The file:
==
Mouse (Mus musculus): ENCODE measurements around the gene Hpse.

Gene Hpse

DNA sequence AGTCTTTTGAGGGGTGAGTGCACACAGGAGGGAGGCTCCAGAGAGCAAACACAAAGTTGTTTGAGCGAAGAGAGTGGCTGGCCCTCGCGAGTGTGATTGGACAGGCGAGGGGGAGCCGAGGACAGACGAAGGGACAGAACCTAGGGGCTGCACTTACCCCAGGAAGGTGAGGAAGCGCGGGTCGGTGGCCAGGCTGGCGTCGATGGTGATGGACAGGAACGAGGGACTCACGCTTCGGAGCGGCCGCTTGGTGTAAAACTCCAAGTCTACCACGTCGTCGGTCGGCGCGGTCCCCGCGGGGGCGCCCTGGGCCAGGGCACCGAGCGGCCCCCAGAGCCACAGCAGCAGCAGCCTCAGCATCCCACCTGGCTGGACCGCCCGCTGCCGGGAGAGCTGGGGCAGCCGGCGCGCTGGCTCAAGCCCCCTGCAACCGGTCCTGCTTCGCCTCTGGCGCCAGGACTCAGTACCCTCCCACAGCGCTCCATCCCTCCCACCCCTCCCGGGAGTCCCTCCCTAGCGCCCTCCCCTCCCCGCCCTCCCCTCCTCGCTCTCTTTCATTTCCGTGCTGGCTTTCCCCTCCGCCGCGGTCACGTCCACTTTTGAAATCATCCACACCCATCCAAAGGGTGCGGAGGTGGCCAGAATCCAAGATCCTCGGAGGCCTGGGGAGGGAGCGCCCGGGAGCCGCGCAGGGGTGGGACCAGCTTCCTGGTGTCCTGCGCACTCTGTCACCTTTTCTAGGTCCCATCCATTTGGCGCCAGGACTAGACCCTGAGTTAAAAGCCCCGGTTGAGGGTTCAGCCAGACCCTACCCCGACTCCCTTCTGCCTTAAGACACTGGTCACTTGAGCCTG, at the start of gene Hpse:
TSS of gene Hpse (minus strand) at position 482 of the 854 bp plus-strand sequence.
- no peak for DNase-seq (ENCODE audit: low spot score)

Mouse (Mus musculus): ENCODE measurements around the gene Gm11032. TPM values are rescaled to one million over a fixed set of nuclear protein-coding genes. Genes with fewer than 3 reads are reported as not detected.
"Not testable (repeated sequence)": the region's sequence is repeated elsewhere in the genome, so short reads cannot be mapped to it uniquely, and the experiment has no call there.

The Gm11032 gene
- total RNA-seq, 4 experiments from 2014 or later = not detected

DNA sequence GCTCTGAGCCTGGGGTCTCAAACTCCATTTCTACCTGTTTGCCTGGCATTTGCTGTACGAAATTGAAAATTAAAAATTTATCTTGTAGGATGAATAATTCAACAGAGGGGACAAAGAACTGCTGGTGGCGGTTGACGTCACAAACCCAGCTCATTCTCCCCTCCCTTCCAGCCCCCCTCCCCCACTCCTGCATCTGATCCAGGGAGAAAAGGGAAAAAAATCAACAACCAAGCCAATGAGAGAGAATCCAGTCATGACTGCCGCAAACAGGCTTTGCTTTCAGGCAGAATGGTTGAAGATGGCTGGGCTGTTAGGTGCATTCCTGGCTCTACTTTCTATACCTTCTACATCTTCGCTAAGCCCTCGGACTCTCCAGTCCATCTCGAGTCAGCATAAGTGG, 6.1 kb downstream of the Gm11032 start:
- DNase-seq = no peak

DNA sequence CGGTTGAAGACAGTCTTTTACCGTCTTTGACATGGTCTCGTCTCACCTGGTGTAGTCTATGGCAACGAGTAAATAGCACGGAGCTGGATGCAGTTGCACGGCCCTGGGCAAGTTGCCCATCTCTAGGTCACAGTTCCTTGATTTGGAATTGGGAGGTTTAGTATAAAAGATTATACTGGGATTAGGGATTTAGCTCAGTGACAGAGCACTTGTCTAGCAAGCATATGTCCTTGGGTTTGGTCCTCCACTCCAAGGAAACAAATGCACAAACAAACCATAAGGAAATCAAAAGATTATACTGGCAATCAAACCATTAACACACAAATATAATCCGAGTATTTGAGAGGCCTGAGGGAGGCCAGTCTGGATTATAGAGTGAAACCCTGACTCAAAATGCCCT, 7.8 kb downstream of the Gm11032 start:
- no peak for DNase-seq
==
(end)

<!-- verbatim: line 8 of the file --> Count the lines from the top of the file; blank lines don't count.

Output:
The Gm11032 gene